2011-10-29 / Potter County News

Coudersport Elementary students strut their stuff in spelling bee


Top three finishers in Coudersport’s final round for the Scripps National Spelling Bee were, from left: first, Emily Laurore, daughter of Dr. Max and Guerline Laurore, a sixth-grader who is active in gymnastics and soccer, and plays the piano; second, fifth-grader Ricky McCord, son of Richard and Liz McCord, who plays basketball and is learning the trumpet; third, Jillian Updegraff, daughter of Chuck and Kim Updegraff, a sixth-grader who enjoys dancing and plays soccer. Top three finishers in Coudersport’s final round for the Scripps National Spelling Bee were, from left: first, Emily Laurore, daughter of Dr. Max and Guerline Laurore, a sixth-grader who is active in gymnastics and soccer, and plays the piano; second, fifth-grader Ricky McCord, son of Richard and Liz McCord, who plays basketball and is learning the trumpet; third, Jillian Updegraff, daughter of Chuck and Kim Updegraff, a sixth-grader who enjoys dancing and plays soccer. Coudersport Elementary School students demonstrated their spelling skills last week in a competition that had adult observers shaking their heads in amazement.

Multiple syllables and illogical vowel combinations that are unique to the English language were no match many of the two dozen fourth- through sixth-graders who strutted their stuff as qualifiers for the annual Scripps National Spelling Bee local school championships.

When the word had been spelled, 10-year-old Emily Laurore successfully defended her title. The daughter of Dr. Max and Guerline Laurore, the sixth-grader will travel to Pittsburgh in March to compete in the state finals, featuring local winners in grades four through eight.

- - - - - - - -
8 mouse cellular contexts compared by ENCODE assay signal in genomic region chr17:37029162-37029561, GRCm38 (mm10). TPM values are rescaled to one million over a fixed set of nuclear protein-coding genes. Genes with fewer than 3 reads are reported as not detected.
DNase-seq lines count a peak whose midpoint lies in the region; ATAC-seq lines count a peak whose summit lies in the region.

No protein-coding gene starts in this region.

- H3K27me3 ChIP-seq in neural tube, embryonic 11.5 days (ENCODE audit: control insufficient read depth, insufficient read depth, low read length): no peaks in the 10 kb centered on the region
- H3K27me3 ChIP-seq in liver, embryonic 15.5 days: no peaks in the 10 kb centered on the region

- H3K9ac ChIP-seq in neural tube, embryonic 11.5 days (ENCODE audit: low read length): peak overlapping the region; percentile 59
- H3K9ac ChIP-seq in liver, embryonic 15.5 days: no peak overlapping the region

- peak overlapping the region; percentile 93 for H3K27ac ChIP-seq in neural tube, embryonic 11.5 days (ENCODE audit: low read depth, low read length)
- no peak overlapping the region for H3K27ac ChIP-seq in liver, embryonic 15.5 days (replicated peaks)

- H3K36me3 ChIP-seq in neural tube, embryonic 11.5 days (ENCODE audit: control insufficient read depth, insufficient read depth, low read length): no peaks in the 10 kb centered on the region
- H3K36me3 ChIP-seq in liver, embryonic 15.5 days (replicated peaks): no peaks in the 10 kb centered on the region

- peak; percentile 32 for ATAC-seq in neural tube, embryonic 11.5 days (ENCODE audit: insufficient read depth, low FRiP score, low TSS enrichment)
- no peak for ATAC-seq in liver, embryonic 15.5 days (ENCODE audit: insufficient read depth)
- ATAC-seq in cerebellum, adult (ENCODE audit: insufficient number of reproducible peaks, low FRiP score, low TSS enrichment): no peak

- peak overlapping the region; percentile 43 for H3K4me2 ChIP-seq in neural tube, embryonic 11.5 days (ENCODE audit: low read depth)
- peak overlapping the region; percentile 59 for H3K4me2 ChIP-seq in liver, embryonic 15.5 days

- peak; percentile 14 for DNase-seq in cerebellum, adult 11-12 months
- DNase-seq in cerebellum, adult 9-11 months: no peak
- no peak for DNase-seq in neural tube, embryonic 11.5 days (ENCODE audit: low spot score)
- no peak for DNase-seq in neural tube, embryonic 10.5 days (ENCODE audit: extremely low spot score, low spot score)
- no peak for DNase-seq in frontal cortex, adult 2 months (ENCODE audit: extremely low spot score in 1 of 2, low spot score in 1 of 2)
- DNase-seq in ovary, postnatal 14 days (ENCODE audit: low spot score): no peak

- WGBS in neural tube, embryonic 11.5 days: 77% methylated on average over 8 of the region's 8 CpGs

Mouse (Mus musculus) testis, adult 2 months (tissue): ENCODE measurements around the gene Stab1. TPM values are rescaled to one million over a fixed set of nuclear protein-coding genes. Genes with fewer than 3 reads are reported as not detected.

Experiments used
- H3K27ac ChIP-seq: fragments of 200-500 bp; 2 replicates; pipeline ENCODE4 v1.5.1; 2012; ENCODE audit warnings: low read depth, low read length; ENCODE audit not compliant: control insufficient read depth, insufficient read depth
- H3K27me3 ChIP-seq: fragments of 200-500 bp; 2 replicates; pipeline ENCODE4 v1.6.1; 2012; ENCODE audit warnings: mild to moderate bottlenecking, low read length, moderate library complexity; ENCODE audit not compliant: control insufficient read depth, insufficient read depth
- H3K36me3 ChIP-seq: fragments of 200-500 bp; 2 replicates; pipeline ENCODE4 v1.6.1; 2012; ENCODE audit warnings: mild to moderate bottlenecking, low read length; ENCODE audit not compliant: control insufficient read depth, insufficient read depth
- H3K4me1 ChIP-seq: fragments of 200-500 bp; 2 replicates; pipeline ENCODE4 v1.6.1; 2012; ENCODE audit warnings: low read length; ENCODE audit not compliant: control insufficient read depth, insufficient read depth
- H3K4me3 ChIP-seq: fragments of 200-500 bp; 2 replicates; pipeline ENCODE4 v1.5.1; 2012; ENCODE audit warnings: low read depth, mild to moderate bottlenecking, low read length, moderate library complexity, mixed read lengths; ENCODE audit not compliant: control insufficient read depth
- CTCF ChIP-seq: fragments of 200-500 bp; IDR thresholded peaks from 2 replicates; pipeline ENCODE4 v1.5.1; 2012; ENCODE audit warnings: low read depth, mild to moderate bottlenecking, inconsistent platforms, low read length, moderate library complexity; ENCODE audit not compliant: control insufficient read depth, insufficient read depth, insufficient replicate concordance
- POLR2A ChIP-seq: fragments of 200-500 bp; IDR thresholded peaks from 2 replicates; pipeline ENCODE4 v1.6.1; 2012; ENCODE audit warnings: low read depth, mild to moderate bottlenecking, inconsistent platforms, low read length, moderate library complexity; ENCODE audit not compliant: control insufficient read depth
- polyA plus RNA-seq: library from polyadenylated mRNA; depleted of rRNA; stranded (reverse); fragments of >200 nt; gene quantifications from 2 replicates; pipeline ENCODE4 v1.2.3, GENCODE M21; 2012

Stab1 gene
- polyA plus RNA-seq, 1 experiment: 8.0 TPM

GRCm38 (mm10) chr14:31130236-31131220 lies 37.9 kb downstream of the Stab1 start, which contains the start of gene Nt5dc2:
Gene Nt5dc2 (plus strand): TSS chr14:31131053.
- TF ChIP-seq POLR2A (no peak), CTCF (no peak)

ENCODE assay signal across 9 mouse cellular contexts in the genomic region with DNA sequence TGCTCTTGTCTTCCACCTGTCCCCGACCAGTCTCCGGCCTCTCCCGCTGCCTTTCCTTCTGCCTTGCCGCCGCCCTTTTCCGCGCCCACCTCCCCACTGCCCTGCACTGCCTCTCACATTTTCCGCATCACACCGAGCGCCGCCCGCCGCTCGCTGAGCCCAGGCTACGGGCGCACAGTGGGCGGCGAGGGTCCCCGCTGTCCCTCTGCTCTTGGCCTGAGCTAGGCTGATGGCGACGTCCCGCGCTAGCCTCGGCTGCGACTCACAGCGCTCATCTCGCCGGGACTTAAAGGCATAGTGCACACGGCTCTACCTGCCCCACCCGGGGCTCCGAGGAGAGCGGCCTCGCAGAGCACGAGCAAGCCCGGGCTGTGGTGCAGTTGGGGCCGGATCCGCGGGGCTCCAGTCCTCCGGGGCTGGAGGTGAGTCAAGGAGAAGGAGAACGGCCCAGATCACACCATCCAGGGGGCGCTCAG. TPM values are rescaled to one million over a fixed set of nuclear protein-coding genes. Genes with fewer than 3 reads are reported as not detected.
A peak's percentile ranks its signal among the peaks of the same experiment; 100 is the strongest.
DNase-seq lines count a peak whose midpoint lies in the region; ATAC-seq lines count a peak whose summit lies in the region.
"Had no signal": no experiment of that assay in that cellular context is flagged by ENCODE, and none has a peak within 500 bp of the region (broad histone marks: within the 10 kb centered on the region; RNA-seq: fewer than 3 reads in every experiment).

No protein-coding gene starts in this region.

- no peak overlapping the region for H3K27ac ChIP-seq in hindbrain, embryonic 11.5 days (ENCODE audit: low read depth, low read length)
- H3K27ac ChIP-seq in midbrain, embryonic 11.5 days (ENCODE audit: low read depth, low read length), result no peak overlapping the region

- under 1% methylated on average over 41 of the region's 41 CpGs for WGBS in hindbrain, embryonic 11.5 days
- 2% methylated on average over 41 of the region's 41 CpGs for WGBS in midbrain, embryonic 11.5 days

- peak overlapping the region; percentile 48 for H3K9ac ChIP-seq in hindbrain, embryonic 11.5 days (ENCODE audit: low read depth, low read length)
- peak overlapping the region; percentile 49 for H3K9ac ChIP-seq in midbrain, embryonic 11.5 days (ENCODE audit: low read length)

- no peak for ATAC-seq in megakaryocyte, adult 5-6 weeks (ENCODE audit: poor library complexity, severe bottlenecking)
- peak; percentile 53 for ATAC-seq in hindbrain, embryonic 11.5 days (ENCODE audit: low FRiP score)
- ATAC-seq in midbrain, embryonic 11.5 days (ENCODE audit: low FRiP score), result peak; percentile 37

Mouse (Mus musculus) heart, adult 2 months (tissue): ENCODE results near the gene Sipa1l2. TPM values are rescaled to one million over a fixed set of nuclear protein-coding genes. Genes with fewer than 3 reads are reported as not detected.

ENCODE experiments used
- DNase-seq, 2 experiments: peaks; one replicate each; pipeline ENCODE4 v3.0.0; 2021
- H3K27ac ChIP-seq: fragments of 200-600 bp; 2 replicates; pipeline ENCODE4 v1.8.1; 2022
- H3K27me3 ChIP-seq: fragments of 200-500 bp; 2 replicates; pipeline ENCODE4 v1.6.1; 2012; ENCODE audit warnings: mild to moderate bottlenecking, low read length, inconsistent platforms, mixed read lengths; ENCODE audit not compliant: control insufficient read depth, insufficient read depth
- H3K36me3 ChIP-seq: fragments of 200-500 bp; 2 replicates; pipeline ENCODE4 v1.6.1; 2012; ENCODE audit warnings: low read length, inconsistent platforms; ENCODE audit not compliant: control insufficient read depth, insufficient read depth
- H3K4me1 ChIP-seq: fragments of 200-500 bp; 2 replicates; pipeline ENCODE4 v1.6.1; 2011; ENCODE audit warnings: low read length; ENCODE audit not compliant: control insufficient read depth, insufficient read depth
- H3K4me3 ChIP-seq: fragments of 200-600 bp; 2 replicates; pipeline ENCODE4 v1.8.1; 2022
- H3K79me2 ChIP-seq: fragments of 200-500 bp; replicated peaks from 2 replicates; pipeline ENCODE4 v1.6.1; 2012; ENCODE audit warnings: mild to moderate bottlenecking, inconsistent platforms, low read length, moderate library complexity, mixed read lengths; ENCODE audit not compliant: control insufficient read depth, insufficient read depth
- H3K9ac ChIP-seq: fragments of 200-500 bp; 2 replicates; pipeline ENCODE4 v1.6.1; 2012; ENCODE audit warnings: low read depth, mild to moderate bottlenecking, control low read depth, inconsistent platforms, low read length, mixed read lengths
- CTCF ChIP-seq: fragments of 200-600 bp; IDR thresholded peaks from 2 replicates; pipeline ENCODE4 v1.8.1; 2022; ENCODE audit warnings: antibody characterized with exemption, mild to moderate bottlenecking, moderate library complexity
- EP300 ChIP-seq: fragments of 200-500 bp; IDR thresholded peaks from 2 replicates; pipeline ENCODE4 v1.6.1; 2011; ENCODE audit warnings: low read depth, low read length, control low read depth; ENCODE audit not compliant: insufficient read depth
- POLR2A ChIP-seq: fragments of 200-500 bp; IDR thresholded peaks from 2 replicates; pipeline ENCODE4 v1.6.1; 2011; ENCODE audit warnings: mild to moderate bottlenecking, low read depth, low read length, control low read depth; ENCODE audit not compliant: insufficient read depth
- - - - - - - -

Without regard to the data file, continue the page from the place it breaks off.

Pennsylvania’s winner will be awarded an expenses paid trip to Washington, DC, to compete in the National Spelling Bee in June.

Runner-up was Ricky McCord, while Jillian Updegraff placed third. Also qualifying for the finals were Daniel Frame, Katie Dunn, Kolby VanWhy, Jonathan Barroqueiro, Rain Caldwell, Leah Doyle, Nick Clouser, Logan Rogers, Cormac Ramsey, Hayley Gaskins, Nathaniel Ianson, Jonathan Lent, Gabe Wargo, Blaine Osborne, Claudia Miller, Chandler Lowe, Morgan Wright, Haley Keck, Brynen Kisiel, Mason Klesa and Ayden Seeley.

Students, administrators, teachers and parents attended the final round, where the word “hexameter” decided the title.

“I did my best, and God did the rest,” said a beaming Emily Laurore, who approaches spelling with a passion.

She has been fascinated by spelling bees since she was four years old, when she watched the National Spelling Bee on television. Her goal was to get to that stage herself some day, and last year she got close with a strong showing in the state finals.

The word that dashed those hopes: cronyism.

But to get that far, she had to negotiate a minefield that included diphthong, zinnia, fusillade, Qatari, languid and Bhalu.

She has polished her skills by studying roots, suffixes and alternative pronunciations.

Local competition was sponsored by the Coudersport PTSA, which donated $300 to cover the winner’s travel expenses to Pittsburgh. Elementary School Guidance Counselor Terri Shaffer coordinated the bee.

Returning this year to help were three retired faculty members, Linda Castano, pronouncer; Jeanne Mancia, judge; and Kay Heffner, judge. School Superintendent Alanna Huck, Elementary Principal Sean Reams and several teachers also pitched in.

Return to top